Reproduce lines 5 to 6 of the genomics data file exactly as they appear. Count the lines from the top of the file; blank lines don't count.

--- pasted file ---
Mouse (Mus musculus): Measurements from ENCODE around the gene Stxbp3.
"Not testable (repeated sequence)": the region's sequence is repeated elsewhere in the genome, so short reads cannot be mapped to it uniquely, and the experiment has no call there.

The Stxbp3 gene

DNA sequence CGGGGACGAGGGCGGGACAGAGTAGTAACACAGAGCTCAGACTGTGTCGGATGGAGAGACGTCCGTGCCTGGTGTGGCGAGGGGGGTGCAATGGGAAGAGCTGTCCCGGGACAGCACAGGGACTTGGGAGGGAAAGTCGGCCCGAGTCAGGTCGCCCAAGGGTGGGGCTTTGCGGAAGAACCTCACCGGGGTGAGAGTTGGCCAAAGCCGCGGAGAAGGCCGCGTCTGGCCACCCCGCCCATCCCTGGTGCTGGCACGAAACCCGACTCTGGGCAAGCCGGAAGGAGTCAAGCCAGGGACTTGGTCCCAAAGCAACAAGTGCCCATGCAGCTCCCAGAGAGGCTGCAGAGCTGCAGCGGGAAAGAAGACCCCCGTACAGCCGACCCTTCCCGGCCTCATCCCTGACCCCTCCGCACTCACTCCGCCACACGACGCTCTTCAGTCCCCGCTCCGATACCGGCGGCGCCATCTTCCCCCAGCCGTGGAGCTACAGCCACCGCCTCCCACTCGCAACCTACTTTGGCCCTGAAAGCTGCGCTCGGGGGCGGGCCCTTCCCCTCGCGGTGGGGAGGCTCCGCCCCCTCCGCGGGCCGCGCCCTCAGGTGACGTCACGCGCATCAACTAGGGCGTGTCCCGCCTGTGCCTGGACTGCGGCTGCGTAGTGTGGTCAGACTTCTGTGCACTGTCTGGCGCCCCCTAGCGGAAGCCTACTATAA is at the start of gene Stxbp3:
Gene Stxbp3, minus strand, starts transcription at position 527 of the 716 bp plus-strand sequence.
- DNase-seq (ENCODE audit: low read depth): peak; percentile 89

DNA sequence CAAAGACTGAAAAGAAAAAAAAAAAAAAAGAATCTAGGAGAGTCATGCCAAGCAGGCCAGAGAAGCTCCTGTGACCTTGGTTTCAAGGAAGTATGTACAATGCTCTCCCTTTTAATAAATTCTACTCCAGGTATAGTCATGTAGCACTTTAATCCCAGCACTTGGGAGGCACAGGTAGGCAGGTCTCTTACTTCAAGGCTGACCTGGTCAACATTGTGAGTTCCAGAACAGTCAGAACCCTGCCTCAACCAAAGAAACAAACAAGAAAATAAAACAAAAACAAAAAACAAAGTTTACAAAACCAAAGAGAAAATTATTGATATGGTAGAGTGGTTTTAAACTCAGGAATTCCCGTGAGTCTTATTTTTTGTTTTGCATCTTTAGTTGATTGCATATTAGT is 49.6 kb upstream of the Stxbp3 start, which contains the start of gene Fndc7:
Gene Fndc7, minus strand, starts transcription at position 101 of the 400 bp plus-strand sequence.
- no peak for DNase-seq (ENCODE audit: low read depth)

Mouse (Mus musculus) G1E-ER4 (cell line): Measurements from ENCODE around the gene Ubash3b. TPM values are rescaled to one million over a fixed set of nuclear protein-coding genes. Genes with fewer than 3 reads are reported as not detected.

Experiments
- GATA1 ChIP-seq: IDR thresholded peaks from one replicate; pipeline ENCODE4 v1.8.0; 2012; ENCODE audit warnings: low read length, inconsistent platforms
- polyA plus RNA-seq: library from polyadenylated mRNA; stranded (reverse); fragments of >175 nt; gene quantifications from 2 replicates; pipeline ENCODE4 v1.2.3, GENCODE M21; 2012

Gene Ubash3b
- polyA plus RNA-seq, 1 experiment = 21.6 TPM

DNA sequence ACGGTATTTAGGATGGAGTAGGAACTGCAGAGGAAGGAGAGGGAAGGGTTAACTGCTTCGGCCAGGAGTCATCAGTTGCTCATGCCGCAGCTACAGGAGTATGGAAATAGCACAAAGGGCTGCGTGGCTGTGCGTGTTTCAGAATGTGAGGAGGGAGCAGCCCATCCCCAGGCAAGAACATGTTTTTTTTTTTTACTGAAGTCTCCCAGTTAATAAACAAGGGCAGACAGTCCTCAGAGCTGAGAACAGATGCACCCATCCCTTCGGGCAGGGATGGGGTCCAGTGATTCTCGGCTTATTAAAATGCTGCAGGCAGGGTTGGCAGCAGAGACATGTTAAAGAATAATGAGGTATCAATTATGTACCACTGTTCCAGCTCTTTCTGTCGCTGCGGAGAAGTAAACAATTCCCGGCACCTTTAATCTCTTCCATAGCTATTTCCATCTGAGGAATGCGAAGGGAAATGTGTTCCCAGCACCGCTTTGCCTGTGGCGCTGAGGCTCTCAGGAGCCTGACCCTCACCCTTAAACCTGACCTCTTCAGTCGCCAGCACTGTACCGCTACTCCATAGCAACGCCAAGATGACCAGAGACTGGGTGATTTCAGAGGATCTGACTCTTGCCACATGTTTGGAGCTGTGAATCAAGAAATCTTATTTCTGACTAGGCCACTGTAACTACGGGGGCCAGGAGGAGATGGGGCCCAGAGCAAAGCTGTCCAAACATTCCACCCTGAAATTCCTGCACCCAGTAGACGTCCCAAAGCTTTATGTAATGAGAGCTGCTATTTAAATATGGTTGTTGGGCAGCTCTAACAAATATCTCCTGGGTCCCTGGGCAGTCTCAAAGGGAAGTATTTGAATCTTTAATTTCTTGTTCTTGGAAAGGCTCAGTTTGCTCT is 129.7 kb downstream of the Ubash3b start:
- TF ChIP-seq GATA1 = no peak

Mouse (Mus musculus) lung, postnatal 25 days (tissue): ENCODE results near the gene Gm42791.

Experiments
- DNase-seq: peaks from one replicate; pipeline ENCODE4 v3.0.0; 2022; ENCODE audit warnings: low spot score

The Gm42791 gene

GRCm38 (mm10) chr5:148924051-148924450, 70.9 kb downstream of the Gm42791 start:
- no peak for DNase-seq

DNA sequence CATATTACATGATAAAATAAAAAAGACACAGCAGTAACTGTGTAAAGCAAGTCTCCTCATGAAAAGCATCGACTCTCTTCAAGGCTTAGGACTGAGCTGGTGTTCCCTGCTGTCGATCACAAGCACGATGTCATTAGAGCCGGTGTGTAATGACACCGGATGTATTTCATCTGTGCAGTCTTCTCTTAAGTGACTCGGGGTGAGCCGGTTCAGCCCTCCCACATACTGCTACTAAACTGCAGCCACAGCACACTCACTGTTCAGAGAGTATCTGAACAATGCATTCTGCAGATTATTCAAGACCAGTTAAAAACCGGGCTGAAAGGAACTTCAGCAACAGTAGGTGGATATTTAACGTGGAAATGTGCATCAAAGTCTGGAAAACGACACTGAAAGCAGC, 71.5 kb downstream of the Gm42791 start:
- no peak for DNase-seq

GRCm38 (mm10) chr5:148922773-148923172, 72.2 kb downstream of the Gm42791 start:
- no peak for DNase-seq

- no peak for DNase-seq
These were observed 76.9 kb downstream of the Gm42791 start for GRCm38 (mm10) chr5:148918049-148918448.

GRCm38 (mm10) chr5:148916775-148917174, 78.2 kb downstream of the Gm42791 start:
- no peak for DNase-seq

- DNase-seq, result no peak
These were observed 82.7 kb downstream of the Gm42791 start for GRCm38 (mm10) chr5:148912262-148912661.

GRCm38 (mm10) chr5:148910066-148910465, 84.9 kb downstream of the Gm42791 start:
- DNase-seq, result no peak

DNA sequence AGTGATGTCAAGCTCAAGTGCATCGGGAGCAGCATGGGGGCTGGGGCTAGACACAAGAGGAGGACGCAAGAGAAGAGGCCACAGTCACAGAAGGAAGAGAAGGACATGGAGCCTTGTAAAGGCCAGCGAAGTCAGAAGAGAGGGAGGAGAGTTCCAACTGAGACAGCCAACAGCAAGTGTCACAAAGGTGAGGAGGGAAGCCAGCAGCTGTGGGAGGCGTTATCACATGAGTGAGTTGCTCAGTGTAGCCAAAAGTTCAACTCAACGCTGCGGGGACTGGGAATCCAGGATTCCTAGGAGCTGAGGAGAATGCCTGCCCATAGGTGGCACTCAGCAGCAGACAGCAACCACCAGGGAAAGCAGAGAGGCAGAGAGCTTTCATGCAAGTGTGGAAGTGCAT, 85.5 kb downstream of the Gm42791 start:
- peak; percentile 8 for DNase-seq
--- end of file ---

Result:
Gene Stxbp3, minus strand, starts transcription at position 527 of the 716 bp plus-strand sequence.
- DNase-seq (ENCODE audit: low read depth): peak; percentile 89